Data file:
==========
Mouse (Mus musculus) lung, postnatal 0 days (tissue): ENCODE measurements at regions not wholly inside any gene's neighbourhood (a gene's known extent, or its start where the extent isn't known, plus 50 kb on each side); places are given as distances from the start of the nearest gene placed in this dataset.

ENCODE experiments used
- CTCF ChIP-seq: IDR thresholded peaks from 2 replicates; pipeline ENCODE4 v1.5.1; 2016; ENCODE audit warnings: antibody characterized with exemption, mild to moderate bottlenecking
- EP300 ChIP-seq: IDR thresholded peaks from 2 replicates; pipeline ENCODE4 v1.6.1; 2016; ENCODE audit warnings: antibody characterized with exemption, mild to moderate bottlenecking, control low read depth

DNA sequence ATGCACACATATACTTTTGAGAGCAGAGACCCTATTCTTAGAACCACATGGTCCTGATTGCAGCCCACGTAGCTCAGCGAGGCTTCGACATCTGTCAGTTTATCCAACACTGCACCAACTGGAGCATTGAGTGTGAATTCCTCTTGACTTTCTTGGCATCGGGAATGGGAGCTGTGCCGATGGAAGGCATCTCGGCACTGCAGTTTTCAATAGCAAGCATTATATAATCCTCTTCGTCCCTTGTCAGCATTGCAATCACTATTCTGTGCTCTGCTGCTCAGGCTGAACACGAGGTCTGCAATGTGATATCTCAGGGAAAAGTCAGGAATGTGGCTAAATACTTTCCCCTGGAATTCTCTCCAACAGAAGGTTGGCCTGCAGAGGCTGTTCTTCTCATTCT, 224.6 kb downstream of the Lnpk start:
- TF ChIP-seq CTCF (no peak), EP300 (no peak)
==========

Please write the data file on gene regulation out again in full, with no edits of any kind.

Mouse (Mus musculus) lung, postnatal 0 days (tissue): ENCODE measurements at regions not wholly inside any gene's neighbourhood (a gene's known extent, or its start where the extent isn't known, plus 50 kb on each side); places are given as distances from the start of the nearest gene placed in this dataset.

ENCODE experiments used
- CTCF ChIP-seq: IDR thresholded peaks from 2 replicates; pipeline ENCODE4 v1.5.1; 2016; ENCODE audit warnings: antibody characterized with exemption, mild to moderate bottlenecking
- EP300 ChIP-seq: IDR thresholded peaks from 2 replicates; pipeline ENCODE4 v1.6.1; 2016; ENCODE audit warnings: antibody characterized with exemption, mild to moderate bottlenecking, control low read depth

DNA sequence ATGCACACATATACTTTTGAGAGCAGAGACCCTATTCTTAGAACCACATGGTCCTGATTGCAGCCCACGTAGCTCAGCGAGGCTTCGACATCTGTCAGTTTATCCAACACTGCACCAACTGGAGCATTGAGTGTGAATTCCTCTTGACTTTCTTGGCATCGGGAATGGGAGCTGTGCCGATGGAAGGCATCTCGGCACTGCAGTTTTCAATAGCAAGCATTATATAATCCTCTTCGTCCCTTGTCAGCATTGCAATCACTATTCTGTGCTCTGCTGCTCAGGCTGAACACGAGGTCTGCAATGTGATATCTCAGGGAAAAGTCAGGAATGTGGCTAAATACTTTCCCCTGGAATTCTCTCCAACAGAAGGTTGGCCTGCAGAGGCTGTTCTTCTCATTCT, 224.6 kb downstream of the Lnpk start:
- TF ChIP-seq CTCF (no peak), EP300 (no peak)